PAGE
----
Initial ECG showed evidence of sinus tachycardia with a heart rate of 124 beats/min, low voltage QRS complexes and poor R wave progression. Chest X-ray showed evidence of an enlarged cardiac silhouette (see figure 1). Her complete blood count was significant for haemoglobin was 10.1 g/dL with a platelet count of 515/nL and a normal white cell count of 4.96/nL. Complete metabolic panel showed only mild transaminitis. C reactive protein, erythrocyte sedimentation rate and D-dimer were significantly elevated (see table 1).
Given her elevated D-dimer, dyspnoea and tachycardia, pulmonary embolism (PE) was a concern. CT angiogram of the chest was negative for PE but revealed a 5.4 cm pericardial effusion (see figure 2A). STAT echocardiogram showed a large pericardial effusion with findings positive for tamponade physiology (plethoric inferior vena cava, collapse of the right atrium and right ventricle).
This patient’s large haemorrhagic pericardial effusion could have been caused by malignancy, tuberculosis (TB) or possible viral pericarditis, with MAC representing contamination. However, we argue against this as none of these differentials would explain this patient’s clinical course. The patient’s flow cytometry was negative, cytology was negative, breast biopsy was also negative and the lack of a recurrent nature was not in keeping with a malignant effusion with contamination. TB was ruled out as all her sputum samples were negative for M. tuberculosis (MTB), in addition to the fact that PCR and gene sequencing for MTB were negative on all samples tested (see table 1). Given the haemorrhagic nature, viral pericarditis was less likely. In addition, testing for common viruses, including coxsackie virus on the pericardial and respiratory samples, was negative. Hence, the large haemorrhagic pericardial effusion, recurrent fevers, inflammation and necrotising granulomas seen on histopathology, growth of MAC in multiple pericardial samples and a positive QuantiFERON-Gold test in the setting of negative PCR for MTB made a localised MAC-induced pericardial effusion the most likely diagnosis in this case.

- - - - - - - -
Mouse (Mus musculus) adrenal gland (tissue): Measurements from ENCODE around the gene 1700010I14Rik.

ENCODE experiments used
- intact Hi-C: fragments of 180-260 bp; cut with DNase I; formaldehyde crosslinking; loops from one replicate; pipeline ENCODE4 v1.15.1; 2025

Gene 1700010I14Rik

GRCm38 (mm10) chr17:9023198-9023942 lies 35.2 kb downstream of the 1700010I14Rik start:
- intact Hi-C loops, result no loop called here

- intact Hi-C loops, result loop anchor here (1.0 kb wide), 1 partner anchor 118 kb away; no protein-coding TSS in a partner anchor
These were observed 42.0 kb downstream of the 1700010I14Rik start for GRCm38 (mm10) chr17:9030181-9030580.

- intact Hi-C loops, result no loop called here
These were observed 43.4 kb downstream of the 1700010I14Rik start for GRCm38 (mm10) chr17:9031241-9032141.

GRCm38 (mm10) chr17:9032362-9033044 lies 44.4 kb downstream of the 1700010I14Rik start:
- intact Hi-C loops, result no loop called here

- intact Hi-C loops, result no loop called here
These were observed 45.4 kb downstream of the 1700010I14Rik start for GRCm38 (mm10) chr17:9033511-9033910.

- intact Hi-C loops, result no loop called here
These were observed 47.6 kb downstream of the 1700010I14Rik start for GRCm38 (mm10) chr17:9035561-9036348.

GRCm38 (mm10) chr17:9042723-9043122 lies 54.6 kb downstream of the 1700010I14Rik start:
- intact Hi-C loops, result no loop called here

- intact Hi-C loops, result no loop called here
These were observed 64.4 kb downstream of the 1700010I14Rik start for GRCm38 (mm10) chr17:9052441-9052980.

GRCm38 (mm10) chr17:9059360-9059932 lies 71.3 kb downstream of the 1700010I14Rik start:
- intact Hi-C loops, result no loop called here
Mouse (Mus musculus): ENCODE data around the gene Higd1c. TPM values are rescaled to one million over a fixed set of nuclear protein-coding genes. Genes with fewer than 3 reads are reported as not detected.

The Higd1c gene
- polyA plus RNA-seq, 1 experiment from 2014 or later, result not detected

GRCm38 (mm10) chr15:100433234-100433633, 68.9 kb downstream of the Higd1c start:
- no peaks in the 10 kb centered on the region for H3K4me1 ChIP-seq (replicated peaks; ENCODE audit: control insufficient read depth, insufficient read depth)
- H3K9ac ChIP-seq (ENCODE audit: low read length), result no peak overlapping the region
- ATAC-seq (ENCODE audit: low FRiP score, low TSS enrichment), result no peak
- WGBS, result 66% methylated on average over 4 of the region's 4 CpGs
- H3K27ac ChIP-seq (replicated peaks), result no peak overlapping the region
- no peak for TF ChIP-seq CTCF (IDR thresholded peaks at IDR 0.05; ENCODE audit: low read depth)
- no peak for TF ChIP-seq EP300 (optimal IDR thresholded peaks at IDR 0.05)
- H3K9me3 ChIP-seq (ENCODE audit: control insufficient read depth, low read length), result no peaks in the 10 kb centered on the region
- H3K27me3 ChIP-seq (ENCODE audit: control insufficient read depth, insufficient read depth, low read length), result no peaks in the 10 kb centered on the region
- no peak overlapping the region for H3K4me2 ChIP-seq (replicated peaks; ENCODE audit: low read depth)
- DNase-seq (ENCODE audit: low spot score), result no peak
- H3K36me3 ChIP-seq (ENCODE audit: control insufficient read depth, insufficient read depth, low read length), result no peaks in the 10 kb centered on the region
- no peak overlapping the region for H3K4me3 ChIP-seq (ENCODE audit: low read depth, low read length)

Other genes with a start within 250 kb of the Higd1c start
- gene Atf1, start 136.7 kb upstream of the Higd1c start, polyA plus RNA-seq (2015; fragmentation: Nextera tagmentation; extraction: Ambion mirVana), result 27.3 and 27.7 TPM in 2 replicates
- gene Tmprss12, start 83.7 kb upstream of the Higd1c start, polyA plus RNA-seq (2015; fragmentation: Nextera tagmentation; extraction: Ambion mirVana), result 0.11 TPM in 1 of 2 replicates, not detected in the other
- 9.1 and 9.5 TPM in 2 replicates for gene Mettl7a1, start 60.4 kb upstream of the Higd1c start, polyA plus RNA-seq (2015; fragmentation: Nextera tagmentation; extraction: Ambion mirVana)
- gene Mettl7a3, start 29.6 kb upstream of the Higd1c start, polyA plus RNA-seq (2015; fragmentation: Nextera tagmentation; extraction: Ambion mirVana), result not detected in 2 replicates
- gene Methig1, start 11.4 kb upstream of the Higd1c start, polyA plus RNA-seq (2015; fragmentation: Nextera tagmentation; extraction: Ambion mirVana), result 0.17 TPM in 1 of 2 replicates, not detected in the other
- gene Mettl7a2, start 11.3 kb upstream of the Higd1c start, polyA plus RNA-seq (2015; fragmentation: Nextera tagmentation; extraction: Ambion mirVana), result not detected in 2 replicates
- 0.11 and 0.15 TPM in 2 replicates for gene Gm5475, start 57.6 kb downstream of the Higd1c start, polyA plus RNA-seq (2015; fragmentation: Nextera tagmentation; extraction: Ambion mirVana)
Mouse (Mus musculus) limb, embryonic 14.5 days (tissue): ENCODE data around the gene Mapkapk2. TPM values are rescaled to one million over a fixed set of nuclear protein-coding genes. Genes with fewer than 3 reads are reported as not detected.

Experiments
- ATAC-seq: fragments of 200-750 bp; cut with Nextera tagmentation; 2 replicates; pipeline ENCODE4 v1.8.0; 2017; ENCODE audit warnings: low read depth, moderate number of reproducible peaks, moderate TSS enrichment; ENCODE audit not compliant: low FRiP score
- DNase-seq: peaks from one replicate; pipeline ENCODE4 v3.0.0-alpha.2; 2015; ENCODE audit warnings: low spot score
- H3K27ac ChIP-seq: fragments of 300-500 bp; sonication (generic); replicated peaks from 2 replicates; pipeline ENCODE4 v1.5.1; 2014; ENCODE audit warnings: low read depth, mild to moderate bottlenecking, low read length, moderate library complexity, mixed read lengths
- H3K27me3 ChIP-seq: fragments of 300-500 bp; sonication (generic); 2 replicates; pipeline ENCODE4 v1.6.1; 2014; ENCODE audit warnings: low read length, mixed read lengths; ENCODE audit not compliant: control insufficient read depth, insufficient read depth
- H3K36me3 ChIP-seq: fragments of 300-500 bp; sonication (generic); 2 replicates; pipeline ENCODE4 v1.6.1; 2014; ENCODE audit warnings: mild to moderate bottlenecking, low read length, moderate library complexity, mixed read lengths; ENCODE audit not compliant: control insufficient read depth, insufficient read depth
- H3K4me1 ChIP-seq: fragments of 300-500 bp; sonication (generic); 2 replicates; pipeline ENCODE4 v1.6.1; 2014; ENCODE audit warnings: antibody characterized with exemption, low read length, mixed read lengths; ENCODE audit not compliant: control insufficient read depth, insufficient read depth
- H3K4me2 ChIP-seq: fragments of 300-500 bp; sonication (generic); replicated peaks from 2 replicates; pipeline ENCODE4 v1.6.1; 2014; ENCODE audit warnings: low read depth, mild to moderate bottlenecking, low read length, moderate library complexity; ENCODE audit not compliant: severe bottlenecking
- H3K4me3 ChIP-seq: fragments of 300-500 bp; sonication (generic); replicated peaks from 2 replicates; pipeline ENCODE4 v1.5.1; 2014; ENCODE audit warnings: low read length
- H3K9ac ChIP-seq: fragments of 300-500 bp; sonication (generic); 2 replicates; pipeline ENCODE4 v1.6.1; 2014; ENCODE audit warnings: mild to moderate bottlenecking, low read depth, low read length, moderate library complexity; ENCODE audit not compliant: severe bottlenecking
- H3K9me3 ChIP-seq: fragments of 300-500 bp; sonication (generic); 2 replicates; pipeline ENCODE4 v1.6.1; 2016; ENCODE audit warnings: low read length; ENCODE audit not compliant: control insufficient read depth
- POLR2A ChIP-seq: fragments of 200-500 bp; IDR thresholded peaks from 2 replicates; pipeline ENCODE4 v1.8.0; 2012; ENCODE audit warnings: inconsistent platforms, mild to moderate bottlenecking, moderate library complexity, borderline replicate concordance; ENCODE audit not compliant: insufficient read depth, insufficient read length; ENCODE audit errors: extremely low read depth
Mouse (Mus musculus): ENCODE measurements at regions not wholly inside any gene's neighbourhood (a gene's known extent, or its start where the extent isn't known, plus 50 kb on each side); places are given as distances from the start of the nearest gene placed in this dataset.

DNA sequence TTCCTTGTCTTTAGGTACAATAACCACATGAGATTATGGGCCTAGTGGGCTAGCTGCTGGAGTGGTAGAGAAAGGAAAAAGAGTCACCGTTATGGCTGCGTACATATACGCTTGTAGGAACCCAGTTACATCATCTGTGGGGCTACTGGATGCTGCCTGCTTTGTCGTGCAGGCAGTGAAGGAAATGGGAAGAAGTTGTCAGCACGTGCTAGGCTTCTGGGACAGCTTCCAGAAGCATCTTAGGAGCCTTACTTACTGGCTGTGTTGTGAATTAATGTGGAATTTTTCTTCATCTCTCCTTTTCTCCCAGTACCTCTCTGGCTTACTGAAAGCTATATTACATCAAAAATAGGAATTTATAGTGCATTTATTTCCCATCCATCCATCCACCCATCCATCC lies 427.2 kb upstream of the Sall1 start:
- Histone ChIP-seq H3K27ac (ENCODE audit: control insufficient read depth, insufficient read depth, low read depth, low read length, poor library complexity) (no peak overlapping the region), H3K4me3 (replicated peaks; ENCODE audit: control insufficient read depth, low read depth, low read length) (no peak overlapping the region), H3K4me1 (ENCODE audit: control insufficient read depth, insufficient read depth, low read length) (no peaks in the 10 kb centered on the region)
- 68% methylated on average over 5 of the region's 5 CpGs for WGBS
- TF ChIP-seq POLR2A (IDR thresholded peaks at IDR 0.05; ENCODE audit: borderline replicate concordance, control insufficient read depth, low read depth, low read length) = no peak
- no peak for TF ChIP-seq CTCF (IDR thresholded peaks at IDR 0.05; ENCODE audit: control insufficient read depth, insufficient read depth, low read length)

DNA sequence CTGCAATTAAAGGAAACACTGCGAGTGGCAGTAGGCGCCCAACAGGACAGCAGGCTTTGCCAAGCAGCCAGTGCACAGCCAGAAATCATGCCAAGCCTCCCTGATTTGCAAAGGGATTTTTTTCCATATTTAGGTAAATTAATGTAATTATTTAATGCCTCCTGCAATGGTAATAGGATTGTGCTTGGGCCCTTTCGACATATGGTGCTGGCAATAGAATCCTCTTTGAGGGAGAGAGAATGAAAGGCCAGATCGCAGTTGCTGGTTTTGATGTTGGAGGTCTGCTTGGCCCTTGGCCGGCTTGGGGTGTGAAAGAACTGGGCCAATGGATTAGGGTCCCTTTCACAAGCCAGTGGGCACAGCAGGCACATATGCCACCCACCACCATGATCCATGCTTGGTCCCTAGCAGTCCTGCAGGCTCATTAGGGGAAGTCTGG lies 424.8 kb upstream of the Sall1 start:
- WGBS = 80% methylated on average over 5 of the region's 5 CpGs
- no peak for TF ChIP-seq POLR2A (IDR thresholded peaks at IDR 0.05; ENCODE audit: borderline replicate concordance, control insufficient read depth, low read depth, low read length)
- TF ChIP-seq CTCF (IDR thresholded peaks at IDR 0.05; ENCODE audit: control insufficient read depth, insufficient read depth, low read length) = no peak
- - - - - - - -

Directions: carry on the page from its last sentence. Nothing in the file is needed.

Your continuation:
She underwent emergency pericardiocentesis, during which 1 L of bloody pericardial fluid was drained (see table 1 for analysis). There was a concern for possible malignancy or tuberculous pericardial effusion. The patient was isolated, and serial sputum cultures were sent for acid-fast bacilli (AFB) staining. Immunoglobulin levels were measured and found to be normal. Rheumatological workup (table 1) was unremarkable; HIV, and hepatitis C and B were non-reactive.
Repeated echocardiogram and CT of the chest post-pericardiocentesis revealed residual moderate pericardial effusion (figure 2B), multiple small pulmonary nodules and bilateral breast lesions. There was a concern for malignancy. Symptoms persisted despite treatment with colchicine. Though she continued to spike fevers, blood cultures were negative, and serial sputum cultures were negative as well. On day 4 of admission, she underwent a right video-assisted thoracoscopic surgery (VATS) procedure with pericardial window and chest tube insertion.
During the procedure, the pericardium was noted to be tense and thickened posteriorly but not to the degree that warranted excision. A 400 mL of serous fluid was drained. Samples of the pericardium were also sent for microbiology and pathology. Inspection within the pericardial cavity revealed loculated fibrous material, which required blunt dissection to create a continuous cavity.